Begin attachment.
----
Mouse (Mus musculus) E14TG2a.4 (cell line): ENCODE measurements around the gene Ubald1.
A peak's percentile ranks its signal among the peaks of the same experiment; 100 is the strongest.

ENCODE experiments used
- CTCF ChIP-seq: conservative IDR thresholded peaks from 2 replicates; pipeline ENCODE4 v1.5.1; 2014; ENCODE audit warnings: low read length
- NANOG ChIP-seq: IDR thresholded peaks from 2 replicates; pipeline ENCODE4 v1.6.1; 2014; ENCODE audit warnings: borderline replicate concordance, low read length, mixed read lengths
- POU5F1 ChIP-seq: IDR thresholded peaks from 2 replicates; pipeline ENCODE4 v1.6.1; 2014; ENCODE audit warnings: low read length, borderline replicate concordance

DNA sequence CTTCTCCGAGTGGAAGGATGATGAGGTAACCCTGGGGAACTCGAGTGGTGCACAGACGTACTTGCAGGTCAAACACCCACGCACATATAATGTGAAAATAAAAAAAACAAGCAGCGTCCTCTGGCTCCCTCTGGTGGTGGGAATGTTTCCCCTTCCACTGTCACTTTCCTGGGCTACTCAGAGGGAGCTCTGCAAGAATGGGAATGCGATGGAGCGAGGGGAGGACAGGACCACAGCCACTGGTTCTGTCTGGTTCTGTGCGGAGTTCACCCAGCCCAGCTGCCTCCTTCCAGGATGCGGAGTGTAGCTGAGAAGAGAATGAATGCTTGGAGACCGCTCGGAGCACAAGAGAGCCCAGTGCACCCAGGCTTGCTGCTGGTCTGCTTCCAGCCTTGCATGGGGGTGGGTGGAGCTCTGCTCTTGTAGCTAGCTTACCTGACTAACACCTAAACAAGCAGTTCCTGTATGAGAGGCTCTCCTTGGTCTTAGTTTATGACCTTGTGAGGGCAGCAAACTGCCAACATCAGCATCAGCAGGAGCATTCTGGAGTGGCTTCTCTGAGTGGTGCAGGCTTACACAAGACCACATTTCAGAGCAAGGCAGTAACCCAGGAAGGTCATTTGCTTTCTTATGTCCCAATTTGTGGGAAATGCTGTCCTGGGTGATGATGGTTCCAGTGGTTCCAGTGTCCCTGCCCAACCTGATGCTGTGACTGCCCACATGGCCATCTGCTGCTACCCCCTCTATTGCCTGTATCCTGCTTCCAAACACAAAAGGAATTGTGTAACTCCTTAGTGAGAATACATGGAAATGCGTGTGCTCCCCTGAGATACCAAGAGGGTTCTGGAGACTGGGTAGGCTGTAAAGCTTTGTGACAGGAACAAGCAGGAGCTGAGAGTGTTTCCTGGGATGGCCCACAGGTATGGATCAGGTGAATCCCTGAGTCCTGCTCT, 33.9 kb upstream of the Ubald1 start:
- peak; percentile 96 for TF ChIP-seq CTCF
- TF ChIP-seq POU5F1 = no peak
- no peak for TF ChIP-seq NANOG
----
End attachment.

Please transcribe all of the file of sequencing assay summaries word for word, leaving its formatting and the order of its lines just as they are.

Mouse (Mus musculus) E14TG2a.4 (cell line): ENCODE measurements around the gene Ubald1.
A peak's percentile ranks its signal among the peaks of the same experiment; 100 is the strongest.

ENCODE experiments used
- CTCF ChIP-seq: conservative IDR thresholded peaks from 2 replicates; pipeline ENCODE4 v1.5.1; 2014; ENCODE audit warnings: low read length
- NANOG ChIP-seq: IDR thresholded peaks from 2 replicates; pipeline ENCODE4 v1.6.1; 2014; ENCODE audit warnings: borderline replicate concordance, low read length, mixed read lengths
- POU5F1 ChIP-seq: IDR thresholded peaks from 2 replicates; pipeline ENCODE4 v1.6.1; 2014; ENCODE audit warnings: low read length, borderline replicate concordance

DNA sequence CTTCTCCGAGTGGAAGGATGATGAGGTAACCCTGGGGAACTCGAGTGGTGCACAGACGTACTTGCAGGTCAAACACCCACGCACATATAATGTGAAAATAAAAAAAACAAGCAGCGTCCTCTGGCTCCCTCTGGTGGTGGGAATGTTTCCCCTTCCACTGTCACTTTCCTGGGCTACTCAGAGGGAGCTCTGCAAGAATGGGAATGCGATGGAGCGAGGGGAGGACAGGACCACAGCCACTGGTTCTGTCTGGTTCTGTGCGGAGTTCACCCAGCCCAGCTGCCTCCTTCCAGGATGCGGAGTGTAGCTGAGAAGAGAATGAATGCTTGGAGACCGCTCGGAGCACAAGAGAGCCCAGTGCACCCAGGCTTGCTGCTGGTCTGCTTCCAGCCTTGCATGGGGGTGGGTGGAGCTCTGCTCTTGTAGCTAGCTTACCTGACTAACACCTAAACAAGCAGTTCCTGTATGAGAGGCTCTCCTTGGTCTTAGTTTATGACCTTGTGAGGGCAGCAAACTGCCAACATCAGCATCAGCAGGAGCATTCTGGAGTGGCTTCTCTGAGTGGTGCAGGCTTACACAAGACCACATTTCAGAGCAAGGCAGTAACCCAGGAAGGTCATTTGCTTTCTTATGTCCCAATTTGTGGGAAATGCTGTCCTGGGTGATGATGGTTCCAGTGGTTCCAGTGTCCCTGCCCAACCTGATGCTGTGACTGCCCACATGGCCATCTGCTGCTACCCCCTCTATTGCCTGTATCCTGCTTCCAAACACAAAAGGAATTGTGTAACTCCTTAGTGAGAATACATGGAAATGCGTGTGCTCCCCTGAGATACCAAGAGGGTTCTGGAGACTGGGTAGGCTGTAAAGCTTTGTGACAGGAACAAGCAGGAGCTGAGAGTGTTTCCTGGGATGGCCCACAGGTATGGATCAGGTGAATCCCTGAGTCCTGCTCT, 33.9 kb upstream of the Ubald1 start:
- peak; percentile 96 for TF ChIP-seq CTCF
- TF ChIP-seq POU5F1 = no peak
- no peak for TF ChIP-seq NANOG